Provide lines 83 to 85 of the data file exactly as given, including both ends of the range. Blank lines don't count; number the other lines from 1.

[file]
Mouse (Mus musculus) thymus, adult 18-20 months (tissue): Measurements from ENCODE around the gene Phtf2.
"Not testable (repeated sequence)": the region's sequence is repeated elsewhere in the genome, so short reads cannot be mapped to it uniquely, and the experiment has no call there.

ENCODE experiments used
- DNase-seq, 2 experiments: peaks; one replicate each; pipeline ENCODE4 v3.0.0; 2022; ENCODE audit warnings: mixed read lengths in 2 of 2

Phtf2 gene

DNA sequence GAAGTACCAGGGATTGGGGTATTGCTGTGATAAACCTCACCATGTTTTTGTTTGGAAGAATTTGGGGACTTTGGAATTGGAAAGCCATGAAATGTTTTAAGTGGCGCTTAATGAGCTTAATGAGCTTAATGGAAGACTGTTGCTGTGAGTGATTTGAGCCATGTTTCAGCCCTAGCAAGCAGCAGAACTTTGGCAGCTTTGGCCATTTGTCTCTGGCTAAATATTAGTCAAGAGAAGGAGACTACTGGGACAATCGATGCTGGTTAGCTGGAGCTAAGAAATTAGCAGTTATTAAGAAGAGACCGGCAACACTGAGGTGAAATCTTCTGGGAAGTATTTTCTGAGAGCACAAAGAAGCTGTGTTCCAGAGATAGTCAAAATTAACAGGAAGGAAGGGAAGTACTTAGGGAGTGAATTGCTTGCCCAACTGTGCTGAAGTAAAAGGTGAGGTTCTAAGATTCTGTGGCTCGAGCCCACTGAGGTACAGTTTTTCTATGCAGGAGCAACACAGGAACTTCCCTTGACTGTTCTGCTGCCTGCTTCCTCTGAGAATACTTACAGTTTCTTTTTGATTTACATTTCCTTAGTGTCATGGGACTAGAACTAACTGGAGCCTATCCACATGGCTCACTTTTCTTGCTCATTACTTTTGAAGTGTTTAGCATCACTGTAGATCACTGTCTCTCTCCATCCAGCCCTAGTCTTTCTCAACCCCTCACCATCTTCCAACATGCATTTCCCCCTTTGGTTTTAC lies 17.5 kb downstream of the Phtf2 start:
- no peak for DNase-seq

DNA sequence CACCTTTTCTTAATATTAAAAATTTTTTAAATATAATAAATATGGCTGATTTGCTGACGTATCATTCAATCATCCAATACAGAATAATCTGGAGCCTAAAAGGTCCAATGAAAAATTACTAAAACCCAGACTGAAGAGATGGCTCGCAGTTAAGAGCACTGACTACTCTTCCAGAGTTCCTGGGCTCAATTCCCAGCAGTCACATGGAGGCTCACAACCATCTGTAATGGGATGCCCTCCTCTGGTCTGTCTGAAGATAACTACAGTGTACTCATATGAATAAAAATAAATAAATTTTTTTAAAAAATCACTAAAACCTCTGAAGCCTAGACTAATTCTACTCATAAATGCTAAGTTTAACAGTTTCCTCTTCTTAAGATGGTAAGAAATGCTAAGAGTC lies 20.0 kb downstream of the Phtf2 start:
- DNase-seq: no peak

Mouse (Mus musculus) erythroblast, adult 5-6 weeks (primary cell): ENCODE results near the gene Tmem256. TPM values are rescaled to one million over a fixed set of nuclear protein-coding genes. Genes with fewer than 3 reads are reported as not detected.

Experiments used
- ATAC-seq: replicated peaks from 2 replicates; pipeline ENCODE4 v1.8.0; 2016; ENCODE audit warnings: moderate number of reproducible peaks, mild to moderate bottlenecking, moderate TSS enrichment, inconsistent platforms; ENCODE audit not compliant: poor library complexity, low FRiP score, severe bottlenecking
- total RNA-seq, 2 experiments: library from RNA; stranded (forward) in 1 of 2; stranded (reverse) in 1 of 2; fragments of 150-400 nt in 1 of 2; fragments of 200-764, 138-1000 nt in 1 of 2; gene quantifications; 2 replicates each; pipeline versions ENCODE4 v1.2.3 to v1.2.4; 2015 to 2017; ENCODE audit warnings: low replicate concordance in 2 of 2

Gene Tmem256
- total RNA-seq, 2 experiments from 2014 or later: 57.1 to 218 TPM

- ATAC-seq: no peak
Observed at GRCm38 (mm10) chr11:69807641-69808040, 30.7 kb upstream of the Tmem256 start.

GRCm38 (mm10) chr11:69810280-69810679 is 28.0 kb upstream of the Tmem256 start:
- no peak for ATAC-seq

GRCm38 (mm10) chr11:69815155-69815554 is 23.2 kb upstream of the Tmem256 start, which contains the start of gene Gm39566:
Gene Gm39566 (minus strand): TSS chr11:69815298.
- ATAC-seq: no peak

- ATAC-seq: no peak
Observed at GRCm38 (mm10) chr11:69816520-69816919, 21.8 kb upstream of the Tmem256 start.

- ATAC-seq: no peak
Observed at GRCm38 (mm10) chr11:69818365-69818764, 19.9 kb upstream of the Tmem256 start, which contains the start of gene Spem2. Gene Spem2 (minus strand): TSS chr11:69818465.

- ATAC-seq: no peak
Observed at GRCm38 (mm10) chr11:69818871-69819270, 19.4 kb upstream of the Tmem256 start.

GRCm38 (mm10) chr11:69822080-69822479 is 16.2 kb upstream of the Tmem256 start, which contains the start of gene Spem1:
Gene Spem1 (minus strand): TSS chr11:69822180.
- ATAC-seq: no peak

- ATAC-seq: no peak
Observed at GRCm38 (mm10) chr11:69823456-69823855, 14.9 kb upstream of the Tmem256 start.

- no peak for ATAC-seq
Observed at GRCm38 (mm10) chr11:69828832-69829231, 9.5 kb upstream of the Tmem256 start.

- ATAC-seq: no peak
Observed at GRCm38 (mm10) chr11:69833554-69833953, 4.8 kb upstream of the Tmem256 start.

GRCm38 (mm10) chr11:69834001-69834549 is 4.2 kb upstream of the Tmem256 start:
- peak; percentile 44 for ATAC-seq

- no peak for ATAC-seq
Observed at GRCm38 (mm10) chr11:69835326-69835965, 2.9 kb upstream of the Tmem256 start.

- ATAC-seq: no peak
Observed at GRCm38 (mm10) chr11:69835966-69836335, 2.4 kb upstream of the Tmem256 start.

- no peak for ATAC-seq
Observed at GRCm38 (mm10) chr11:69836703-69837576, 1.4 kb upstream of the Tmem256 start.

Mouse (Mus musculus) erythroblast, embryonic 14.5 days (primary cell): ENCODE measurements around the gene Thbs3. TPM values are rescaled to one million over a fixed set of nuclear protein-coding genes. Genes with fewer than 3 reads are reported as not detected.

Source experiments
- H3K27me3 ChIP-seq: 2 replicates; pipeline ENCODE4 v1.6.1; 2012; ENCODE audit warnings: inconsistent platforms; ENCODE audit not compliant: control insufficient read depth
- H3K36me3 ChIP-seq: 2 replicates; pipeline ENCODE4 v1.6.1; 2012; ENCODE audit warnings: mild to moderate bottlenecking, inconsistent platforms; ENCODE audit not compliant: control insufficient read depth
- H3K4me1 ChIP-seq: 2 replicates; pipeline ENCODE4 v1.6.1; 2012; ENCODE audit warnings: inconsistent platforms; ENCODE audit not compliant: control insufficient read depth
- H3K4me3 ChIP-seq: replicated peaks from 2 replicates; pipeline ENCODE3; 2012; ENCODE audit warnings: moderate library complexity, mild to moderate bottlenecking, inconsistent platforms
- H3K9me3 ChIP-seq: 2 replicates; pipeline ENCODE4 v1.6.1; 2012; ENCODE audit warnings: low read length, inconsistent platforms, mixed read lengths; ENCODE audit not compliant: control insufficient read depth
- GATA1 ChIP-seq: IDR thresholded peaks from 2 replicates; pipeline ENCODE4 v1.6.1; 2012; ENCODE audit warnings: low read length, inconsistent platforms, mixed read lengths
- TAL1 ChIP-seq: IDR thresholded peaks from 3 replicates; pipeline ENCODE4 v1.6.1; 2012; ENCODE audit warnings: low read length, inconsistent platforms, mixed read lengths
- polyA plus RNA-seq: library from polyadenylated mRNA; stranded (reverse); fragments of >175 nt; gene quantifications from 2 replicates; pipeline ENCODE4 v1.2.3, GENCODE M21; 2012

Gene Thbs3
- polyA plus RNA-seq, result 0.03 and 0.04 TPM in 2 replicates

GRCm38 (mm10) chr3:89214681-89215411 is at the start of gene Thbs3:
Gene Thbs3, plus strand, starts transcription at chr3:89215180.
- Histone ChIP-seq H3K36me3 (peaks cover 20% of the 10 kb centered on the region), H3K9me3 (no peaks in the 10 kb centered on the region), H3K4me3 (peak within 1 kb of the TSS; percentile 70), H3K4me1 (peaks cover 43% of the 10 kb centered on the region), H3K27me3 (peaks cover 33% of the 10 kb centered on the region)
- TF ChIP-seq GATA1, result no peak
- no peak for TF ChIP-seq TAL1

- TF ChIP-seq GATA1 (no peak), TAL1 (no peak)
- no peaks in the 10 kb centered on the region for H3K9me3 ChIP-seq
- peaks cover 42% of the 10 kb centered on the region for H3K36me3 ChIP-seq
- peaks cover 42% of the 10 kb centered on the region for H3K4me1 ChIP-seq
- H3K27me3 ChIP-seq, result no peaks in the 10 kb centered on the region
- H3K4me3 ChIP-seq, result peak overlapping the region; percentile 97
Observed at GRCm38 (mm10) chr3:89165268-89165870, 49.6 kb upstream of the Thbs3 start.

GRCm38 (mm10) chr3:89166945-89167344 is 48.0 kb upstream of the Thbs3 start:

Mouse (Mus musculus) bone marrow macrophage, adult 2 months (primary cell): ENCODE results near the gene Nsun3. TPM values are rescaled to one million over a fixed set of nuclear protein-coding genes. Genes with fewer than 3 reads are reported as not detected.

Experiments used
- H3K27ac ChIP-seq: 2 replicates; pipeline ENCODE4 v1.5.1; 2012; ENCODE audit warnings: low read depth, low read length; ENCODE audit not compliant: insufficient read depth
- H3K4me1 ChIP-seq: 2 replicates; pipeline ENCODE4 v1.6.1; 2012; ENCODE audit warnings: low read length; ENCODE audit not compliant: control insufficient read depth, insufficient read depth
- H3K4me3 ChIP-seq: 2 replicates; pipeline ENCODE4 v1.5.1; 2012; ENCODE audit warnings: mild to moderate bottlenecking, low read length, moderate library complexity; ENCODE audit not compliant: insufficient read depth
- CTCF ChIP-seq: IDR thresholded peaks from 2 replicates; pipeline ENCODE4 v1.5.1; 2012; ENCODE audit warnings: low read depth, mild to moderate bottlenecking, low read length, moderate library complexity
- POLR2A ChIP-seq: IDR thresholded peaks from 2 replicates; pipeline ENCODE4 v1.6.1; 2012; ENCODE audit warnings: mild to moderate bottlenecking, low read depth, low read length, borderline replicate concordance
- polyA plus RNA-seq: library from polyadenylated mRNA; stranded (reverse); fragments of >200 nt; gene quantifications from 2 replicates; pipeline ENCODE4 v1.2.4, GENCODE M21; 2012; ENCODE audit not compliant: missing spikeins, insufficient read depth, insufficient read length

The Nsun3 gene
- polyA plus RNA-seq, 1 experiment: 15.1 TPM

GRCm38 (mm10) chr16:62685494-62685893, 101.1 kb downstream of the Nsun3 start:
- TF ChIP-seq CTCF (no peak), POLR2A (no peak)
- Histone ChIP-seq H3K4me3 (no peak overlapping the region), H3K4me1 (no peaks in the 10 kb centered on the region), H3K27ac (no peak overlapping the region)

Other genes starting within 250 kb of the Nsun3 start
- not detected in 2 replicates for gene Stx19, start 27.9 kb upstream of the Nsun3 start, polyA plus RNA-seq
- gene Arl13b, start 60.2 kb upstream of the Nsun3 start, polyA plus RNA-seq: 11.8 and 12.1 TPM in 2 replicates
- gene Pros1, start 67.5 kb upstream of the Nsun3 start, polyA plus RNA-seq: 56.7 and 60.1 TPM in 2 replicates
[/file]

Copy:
- Histone ChIP-seq H3K4me3 (no peak overlapping the region), H3K4me1 (no peaks in the 10 kb centered on the region), H3K27ac (no peak overlapping the region)

Other genes starting within 250 kb of the Nsun3 start
- not detected in 2 replicates for gene Stx19, start 27.9 kb upstream of the Nsun3 start, polyA plus RNA-seq